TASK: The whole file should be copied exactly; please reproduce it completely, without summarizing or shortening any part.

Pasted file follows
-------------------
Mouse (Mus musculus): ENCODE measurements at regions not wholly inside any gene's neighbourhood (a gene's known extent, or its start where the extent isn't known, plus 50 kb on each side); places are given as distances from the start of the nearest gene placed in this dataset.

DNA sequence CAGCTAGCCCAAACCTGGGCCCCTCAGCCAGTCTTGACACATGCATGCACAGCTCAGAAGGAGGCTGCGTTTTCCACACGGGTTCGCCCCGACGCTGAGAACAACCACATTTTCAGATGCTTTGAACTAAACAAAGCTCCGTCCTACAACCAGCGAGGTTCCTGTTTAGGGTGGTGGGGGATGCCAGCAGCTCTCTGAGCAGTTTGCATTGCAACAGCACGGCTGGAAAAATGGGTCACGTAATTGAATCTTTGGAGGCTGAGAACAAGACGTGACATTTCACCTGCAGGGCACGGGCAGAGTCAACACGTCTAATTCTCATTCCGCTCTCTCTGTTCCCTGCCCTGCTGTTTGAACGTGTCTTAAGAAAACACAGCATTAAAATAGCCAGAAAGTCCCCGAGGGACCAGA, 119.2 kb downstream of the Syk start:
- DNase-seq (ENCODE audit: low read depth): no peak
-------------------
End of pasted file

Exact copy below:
Mouse (Mus musculus): ENCODE measurements at regions not wholly inside any gene's neighbourhood (a gene's known extent, or its start where the extent isn't known, plus 50 kb on each side); places are given as distances from the start of the nearest gene placed in this dataset.

DNA sequence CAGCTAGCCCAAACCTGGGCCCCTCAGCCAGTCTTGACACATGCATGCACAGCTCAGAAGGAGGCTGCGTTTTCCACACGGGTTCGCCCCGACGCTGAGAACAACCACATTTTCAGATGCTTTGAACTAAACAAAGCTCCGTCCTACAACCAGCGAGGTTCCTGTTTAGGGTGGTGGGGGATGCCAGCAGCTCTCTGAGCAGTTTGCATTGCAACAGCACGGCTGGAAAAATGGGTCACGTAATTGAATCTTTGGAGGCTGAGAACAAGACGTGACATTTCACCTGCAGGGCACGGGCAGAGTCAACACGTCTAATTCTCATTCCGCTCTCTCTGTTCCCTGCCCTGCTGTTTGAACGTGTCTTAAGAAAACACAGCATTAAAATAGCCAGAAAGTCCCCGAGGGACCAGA, 119.2 kb downstream of the Syk start:
- DNase-seq (ENCODE audit: low read depth): no peak